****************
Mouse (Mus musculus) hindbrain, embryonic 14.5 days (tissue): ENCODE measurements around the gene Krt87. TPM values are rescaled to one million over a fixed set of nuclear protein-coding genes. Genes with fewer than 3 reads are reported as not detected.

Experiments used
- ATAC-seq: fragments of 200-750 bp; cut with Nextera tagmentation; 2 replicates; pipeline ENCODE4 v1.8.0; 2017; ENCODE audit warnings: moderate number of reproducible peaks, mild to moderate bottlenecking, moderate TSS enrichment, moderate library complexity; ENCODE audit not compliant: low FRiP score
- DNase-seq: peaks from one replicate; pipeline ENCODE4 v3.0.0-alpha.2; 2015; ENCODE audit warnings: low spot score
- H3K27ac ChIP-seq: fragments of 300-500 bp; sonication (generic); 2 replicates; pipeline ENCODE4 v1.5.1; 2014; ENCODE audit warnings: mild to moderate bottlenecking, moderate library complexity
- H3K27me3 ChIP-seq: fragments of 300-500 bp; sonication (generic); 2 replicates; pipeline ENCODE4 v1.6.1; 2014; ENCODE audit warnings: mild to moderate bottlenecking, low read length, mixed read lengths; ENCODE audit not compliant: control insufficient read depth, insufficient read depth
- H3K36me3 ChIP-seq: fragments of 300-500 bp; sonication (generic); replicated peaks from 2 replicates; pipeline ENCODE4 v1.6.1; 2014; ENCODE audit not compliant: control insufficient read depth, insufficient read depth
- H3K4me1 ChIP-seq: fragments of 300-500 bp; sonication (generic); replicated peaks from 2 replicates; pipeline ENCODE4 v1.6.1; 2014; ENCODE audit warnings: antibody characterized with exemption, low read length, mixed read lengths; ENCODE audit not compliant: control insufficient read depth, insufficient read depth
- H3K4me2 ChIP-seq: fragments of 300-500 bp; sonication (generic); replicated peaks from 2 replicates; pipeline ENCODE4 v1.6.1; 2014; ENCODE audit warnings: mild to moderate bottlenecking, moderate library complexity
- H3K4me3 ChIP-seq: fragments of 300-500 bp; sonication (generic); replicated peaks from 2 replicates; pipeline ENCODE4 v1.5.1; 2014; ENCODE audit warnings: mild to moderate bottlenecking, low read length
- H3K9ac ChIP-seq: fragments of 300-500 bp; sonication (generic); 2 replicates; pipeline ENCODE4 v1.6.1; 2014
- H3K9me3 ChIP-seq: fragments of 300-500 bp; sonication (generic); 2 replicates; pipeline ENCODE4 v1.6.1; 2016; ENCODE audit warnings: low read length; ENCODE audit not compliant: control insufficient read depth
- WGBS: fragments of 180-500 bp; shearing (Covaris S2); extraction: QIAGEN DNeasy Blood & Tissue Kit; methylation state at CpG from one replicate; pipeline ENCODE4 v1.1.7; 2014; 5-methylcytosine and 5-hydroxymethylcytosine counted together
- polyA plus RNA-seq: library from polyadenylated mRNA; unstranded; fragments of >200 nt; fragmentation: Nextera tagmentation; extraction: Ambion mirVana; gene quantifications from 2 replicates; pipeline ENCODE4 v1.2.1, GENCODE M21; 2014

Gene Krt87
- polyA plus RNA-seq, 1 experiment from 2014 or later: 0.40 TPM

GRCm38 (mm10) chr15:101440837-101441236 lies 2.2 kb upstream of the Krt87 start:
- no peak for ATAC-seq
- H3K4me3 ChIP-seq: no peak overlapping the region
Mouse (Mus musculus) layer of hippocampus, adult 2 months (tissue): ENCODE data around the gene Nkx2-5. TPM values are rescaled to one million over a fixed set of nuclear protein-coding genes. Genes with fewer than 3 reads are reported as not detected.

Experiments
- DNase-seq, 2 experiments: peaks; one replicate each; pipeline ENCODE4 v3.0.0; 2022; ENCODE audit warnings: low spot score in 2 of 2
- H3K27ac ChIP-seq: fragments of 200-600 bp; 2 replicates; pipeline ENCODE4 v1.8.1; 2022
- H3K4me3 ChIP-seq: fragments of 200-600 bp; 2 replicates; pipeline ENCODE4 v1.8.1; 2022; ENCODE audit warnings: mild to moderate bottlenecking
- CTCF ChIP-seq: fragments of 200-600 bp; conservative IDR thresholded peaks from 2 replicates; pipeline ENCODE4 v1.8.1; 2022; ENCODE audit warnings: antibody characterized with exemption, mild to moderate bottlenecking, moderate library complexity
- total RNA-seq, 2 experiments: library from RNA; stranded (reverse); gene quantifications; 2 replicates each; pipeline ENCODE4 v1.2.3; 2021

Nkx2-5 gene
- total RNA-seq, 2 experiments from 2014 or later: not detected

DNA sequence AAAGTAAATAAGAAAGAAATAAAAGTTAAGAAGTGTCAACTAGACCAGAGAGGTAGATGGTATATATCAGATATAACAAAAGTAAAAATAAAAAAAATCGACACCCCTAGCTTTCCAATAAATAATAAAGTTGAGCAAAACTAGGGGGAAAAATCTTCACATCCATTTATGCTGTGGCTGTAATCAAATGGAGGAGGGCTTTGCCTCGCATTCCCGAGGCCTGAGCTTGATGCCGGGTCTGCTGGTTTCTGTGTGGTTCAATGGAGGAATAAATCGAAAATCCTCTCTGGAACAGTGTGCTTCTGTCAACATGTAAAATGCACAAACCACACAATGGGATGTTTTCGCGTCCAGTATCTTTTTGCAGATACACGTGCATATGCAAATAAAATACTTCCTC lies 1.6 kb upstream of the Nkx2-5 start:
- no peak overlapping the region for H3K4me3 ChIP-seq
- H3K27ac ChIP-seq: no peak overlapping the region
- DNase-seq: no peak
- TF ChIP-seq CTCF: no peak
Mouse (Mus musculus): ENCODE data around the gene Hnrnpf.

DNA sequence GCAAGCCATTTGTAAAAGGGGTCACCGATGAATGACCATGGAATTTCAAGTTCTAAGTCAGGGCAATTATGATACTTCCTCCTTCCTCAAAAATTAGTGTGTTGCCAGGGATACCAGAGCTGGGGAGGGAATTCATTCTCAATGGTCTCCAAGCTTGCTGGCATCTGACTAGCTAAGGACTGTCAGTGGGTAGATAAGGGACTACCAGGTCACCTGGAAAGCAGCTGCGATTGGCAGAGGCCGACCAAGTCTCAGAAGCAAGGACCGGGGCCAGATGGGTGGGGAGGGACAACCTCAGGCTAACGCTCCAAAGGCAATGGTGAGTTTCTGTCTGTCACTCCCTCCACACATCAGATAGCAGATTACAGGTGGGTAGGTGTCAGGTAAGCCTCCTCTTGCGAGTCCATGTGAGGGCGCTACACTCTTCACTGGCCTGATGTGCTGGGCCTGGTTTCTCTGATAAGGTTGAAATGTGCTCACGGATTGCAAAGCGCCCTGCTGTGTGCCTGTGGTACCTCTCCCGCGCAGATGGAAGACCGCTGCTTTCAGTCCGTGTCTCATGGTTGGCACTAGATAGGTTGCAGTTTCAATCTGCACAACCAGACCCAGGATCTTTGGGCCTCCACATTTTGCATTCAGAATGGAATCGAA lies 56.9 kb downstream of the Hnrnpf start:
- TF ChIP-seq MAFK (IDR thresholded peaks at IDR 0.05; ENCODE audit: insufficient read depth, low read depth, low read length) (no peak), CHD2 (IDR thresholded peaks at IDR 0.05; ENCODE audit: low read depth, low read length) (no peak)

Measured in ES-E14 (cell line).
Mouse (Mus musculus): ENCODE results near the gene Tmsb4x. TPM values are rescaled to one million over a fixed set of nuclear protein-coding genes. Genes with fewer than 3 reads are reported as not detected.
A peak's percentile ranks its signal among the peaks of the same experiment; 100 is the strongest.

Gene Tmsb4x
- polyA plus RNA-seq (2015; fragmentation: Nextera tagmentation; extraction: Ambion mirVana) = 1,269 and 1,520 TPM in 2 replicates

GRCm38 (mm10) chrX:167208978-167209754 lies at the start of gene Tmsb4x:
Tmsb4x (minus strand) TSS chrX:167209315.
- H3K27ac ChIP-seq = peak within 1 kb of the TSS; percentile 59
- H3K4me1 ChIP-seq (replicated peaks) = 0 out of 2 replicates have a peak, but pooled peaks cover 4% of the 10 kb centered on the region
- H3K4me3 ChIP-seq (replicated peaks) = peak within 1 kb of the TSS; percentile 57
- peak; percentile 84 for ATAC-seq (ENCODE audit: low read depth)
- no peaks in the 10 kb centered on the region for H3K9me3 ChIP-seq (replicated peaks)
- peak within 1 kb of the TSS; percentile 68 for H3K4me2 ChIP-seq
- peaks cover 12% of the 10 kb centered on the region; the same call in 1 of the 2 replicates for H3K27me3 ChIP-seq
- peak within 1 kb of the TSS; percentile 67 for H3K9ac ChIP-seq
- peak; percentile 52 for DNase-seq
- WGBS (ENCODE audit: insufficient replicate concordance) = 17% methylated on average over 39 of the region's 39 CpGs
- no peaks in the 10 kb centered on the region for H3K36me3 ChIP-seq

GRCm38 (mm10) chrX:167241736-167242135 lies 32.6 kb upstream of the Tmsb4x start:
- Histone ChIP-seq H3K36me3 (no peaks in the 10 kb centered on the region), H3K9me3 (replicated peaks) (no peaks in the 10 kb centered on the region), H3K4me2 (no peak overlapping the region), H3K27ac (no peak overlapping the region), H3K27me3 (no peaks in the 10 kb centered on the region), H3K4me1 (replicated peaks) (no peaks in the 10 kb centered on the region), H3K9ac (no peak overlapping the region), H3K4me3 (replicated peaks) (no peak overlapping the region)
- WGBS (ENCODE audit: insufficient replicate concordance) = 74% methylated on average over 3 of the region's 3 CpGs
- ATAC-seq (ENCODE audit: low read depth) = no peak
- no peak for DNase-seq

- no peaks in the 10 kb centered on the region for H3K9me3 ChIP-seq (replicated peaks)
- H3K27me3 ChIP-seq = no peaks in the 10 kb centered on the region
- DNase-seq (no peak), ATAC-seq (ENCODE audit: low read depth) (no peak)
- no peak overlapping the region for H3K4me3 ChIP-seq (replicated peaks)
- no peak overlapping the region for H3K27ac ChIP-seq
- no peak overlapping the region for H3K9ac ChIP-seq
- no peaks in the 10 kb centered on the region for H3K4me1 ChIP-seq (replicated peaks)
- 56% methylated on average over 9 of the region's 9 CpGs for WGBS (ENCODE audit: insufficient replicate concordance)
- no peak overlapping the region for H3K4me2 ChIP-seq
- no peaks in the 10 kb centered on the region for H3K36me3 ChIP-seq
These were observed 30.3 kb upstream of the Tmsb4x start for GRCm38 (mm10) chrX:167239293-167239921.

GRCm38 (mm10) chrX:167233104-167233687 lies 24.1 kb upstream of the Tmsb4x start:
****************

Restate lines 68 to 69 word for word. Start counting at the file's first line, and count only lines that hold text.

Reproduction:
- no peak overlapping the region for H3K4me2 ChIP-seq
- no peaks in the 10 kb centered on the region for H3K36me3 ChIP-seq